Are there any solo ambitions in Fab Nickel?
Matter ov Fact: Some members in the group, in their spare time, have recorded solo’s before, but as far as solo ambitions now, we’re all in this together. Our main objective right now is for the group to be successful. We want people to hear the group together right now. That’s our main goal. I guess you could say everybody’s focused on group material. You might hear solo songs or two people on a song, but the group album is going to have everybody on it, but not on every song. If a solo song comes out hot, then it is what it is.
E-Pillz: G Grhymey and Blezzed both did solo projects. We’re in support of everything we do, but there is nothing like making a group record. The chemistry that goes into that and having fun and the crazy concepts, there’s nothing like it. If you ever hear a solo from anybody, it doesn’t mean we’re breaking up. But there is nothing like making a group album and that’s what we’re here to do. Solos are more like side ventures.
What’s next for Fab Nickel?
Matter ov Fact: As far as our next project goes, nothing is really set in stone. We’re just starting right now. Digga might throw some beats at us. We intend to finish a big chunk of it within this next month because a lot of people have off around now. Right now we have a lot of beats in mind that we want to use and we have a lot of concepts that we want to use. We’re just focusing on getting the work done while we still have time to. Definitely next summer we’re going hard. We definitely want to get more shows and have the public hear us. That’s our main goal.
Are you looking for a label or distribution deal right now?
E-Pillz: We have no label attention right now. We’re partially to blame for that because we don’t promote that much. We keep getting better and we’re starting to realize that we can be taken seriously. I really feel like we have something. It’s just starting to hit us now like we should really start promoting this. All the days prior to this, it was just something that we put out. We haven’t really promoted anything. We’re going to look into other avenues and we’re not sitting still. We’ve been getting everything together ourselves. It’s not about the money right now. It’s our job to make ourselves known. If labels are interested, then by all means, contact Shameek at email@example.com.
Are you comfortable with where you’re at right now?
Matter ov Fact: I definitely enjoy our music. I don’t want to make music that I don’t like and I think a lot of people do that today. I just want to keep it moving. A group should be progressing and never moving backwards. I’m happy that we got to this point, but this is just the beginning. It’s a long road to travel and we just have to keep it moving. Things are going down as we speak.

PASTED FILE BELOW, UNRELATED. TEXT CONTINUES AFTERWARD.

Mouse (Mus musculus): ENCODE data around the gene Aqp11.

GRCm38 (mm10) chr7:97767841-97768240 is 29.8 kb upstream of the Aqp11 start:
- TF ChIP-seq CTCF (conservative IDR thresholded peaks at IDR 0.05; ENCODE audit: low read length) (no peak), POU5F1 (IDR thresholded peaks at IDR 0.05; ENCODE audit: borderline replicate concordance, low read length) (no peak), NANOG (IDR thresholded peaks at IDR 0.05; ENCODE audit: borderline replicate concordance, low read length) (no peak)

E-Pillz: We’re happy to see things finally happening. This interview is a great opportunity. But we’re not completely happy. Nobody should ever be completely satisfied or happy. We’re going to keep pushing forward and we have this great music and I feel like it needs to be heard. As far as getting ourselves out there, we have to keep it moving and do what we do. I’m proud of the music and I just want it to keep getting better.
What do you want to say to everybody?
E-Pillz: First and foremost, the rap game is just really weird right now. You have a bunch of people who are in the “rap industry” who have to call themselves “game-spitters” or “hood politicians.” If you’re in the rap game, you should call yourself a rapper. Anytime you’re ever calling yourself anything other than a rapper, you’re just taking the pressure off yourself in case you ever get tested. Have confidence in yourself. People aren’t confident. What is a game-spitter? That’s ridiculous. Either you’re a rapper or you’re not. If you’re not confident in yourself, then you’re probably going to get tested and destroyed. We’re ready to eat people alive. People need to step their games up. Nas said it, hip-hop is dead, and it started in New York. We lost our identity. I don’t want to be angry at it but it’s hard not to be. I don’t want to make excuses.
Matter ov Fact: I probably bought two albums this whole year. Fab Nickel is just trying to make an album that people would want to buy and not download.
E-Pillz: We also want to shout out the whole 845, the other three members of the group, G Grhymey, B. Cliff and Blezzed, Ferb and Big Josh. A major shoutout goes to Digga of Six Figga Entertainment and Shameek for all they’ve done! We also just want to say R.I.P. to people we feel that haven’t received their proper respect like Big L, Freaky Tah, Half-A-Mil and J.Dilla.